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D Is for Death Star


Bearing an uncanny resemblance to Saturn’s moon Mimas, the Death Star was the super-weapon of the evil Emperor Palpatine in the Star Wars films: A planet-sized ship that could boil oceans, vaporize continents and explode small suns. An unassailable force of oppression, capable of terrorizing political opponents into complete submission — there’s a reason Emperor Palpatine opted to dissolve the Galactic Senate at the precise moment of the Death Star’s completion: Why bother giving face time to a bunch of milksop representatives’ grievances when you can just nuke their homeworld? United Nations, take note.

Of course, the Death Star didn’t last, thanks to Luke Skywalker and
the Rebel Alliance’s triumphant victory over the Empire at the end of A New Hope.
But before it was blown into space dust, it was a hell of a weapon. The
Death Star was 120km in diameter, but thanks to its mass, the ship
possessed the gravity of a planetoid 10 times as large… a neat little
in-universe explanation for the Death Star’s Earth-like gravity in a
franchise known for cavalierly flipping off scientific plausibility.
Linked banks of 123 hyperdrives meant the Death Star was no where near
as sluggish and non-maneuverable as it appeared: It could zip across
the galaxy, blow up the planet, and then zip back into Coruscant’s
orbit before the sudden reconfiguration of orbiting gravitational mass
caused the first tidal waves. The Death Star was one bitchin’ ride. But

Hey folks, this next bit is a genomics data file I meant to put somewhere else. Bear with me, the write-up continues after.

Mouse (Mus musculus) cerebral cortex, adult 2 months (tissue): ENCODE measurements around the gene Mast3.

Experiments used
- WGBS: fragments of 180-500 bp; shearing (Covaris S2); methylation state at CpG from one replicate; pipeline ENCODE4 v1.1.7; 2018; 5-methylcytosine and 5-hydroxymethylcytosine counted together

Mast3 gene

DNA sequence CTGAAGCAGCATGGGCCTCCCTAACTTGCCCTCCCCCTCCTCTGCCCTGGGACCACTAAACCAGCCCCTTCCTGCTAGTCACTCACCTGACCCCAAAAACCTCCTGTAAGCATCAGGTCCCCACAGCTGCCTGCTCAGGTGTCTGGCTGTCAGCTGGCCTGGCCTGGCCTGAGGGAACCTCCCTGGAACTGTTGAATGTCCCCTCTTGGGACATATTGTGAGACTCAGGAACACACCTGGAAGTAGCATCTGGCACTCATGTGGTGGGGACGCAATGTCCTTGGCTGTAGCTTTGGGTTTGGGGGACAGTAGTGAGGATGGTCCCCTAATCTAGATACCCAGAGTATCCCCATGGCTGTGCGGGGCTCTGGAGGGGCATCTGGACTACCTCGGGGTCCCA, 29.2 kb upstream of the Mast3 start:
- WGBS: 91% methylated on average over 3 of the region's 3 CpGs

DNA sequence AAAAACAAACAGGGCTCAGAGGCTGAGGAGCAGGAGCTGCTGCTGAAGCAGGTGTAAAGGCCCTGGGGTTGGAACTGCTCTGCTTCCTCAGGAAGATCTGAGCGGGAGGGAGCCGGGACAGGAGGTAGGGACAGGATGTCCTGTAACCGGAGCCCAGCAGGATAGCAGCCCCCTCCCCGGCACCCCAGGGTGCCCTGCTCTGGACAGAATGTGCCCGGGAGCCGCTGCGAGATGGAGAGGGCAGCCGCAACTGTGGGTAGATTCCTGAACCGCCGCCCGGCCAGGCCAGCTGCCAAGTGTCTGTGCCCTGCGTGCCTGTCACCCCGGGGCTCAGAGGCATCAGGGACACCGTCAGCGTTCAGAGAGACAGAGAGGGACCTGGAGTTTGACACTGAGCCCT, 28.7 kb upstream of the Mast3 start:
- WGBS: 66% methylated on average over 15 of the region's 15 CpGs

what about its weaponry?

In A New Hope, Vader cautions the Death Star’s commander,
Grand Moff Tarkin, from getting too cocky about his new weapon. “Don’t
be too proud of this technological terror you’ve constructed. The
ability to destroy a planet is insignificant next to the power of the
Force.” Mere braggadocio from a melted old man whose own force powers
tapped out at sensing the presence of old men. Calculations of the
amount of power it would take to blow up a planet like Alderaan suggest
that the Death Star was capable of emitting a million times more energy
in a single, 10-second blast than our sun produces in a week.

So where did it all go wrong? How did a bunch of hicks, fatties and
farmboys manage to destroy a weapon more powerful than a million suns?
Imperial arrogance. A small child could point out the obvious flaw in
any weapon design where the only unarmored point is a torpedo-sized
exhaust port that pass directly to the engine room, but that’s not such
a big deal as long as your shields keep out X-Wings. If no X-Wings get
through, there’s no problem, right? Except that the Death Star’s
shields only worked in keeping out ships larger than an
X-Wing. Only a contractor being funded by the unlimited budget of a
stupidly arrogant bureaucracy could make a mistake like that. In fact,
the Death Star entry on Wokieepedia wryly notes, “This fatal design flaw resulted in protracted litigation between the Empire and numerous military contractors.”

There was, of course, a second Death Star, but the less said about Return of the Jedi,
the better. Ultimately, George Lucas’ creation of a planet destroying
supership influenced many other scifi planet killers, like the Borg
Cube from Star Trek — the Death Star gone square — and the planet-eating Transformer with the voice of Orson Welles, Unicron. In fact, Unicron is so influenced by the Death Star that the Star Wars franchise made their own little nod to him by way of this Star Wars / Transformers Death Star toy.

And who does the Death Star Transformers toy transform into? Who else but another famous Star Wars ‘D?’ “D is also for Darth Vader, wheezing in his shell.” as every Yavin schoolboy learns.

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